8th CES repairs Kunsan’s runway in record time

  • Published
  • By Master Sgt. Schelli Jones
  • 8th Fighter Wing Public Affairs

Members of the 8th Civil Engineer Squadron, also known as the Legendary Red Devils, rapidly repaired a rupture on Kunsan Air Base’s active runway in record time from May 1 to May 2, 2019.

At approximately 9 a.m. on May 1st, a rupture was discovered on Kunsan’s runway and Col. John Bosone, 8th Fighter Wing commander, immediately suspended all military and civilian flying operations to ensure the safety and security of people and assets. He also directed an investigation into the cause of the rupture.

“This is a pretty non-standard occurrence,” said Maj. Alyson Busch, 8th CES operations flight commander. “We had to take our time and figure out the fastest and safest course of action not only for the U.S. Air Force, but also our Korean partners and civilian airframes and personnel.”

An engineering assessment is normally a lengthy process that includes a contract repair. Since this rupture affected an active runway, the 8th CES used Rapid Airfield Damage Repair (RADR) techniques to replace the pavement immediately.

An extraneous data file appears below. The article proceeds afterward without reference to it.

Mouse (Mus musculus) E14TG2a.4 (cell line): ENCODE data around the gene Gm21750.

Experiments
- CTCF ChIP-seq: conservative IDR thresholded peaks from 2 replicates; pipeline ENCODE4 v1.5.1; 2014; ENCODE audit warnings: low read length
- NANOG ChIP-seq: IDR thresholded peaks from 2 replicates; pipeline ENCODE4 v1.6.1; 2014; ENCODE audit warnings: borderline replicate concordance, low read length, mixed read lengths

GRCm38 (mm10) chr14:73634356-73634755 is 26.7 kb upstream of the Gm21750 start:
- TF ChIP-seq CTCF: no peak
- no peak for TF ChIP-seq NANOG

“RADR is a new capability for the Air Force and the 8th CES has been training on it constantly,” said Busch. “After evaluating the cause, we determined this was the best option to repair the runway in a timely manner.”

A thorough analysis determined the rupture was seven feet by eight feet on the surface and four feet deep and caused by water erosion over the years.  

“This was important to fix because it is a safety hazard,” said Airman 1st Class Curtis Carroll, 8th CES pavement and construction journeyman. “Planes come and land all the time and we wouldn’t want an incident where if an aircraft lands, it just caves in completely.”

In a matter of hours, a 30-member team comprised of Airmen from the 8th CES and 8th Logistics Readiness Squadron worked through the night to repair the rupture through excavation, compacting and placing rapid-set concrete.

The rapid-set concrete cured in a few hours. It typically takes 7 to 28 days for concrete to dry through the traditional repair method; however, RADR techniques expedited the process and enabled the runway to open in record time.

“The quick repair of the runway was the first use of RADR on a primary runway outside an active combat zone, and this capability has now proven incredibly important in both wartime and peacetime,” said Lt. Col. John Conner, 8th Civil Engineer Squadron Commander. “The Red Devil Engineers proved once again why they are legendary for readiness, expertise, and work ethic.”